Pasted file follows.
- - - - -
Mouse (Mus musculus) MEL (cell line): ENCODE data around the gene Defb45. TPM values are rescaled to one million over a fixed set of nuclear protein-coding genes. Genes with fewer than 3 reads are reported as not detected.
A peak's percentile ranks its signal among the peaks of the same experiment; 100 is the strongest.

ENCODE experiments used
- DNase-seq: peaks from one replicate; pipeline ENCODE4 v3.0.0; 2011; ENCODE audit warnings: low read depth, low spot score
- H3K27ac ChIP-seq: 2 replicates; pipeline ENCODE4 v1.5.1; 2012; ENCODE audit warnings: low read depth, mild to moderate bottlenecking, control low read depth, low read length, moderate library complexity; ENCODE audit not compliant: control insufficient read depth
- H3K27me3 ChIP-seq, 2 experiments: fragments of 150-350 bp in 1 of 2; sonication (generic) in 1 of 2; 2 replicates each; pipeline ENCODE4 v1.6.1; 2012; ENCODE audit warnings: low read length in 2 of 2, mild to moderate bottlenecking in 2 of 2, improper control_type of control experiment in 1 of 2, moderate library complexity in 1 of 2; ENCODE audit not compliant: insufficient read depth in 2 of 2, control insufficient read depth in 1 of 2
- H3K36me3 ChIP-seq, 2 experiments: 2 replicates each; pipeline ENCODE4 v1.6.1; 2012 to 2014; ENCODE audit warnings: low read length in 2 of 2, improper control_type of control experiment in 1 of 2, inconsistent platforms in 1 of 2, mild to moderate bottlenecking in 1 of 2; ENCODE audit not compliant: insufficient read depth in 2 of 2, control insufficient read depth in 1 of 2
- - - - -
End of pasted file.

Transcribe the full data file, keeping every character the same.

Mouse (Mus musculus) MEL (cell line): ENCODE data around the gene Defb45. TPM values are rescaled to one million over a fixed set of nuclear protein-coding genes. Genes with fewer than 3 reads are reported as not detected.
A peak's percentile ranks its signal among the peaks of the same experiment; 100 is the strongest.

ENCODE experiments used
- DNase-seq: peaks from one replicate; pipeline ENCODE4 v3.0.0; 2011; ENCODE audit warnings: low read depth, low spot score
- H3K27ac ChIP-seq: 2 replicates; pipeline ENCODE4 v1.5.1; 2012; ENCODE audit warnings: low read depth, mild to moderate bottlenecking, control low read depth, low read length, moderate library complexity; ENCODE audit not compliant: control insufficient read depth
- H3K27me3 ChIP-seq, 2 experiments: fragments of 150-350 bp in 1 of 2; sonication (generic) in 1 of 2; 2 replicates each; pipeline ENCODE4 v1.6.1; 2012; ENCODE audit warnings: low read length in 2 of 2, mild to moderate bottlenecking in 2 of 2, improper control_type of control experiment in 1 of 2, moderate library complexity in 1 of 2; ENCODE audit not compliant: insufficient read depth in 2 of 2, control insufficient read depth in 1 of 2
- H3K36me3 ChIP-seq, 2 experiments: 2 replicates each; pipeline ENCODE4 v1.6.1; 2012 to 2014; ENCODE audit warnings: low read length in 2 of 2, improper control_type of control experiment in 1 of 2, inconsistent platforms in 1 of 2, mild to moderate bottlenecking in 1 of 2; ENCODE audit not compliant: insufficient read depth in 2 of 2, control insufficient read depth in 1 of 2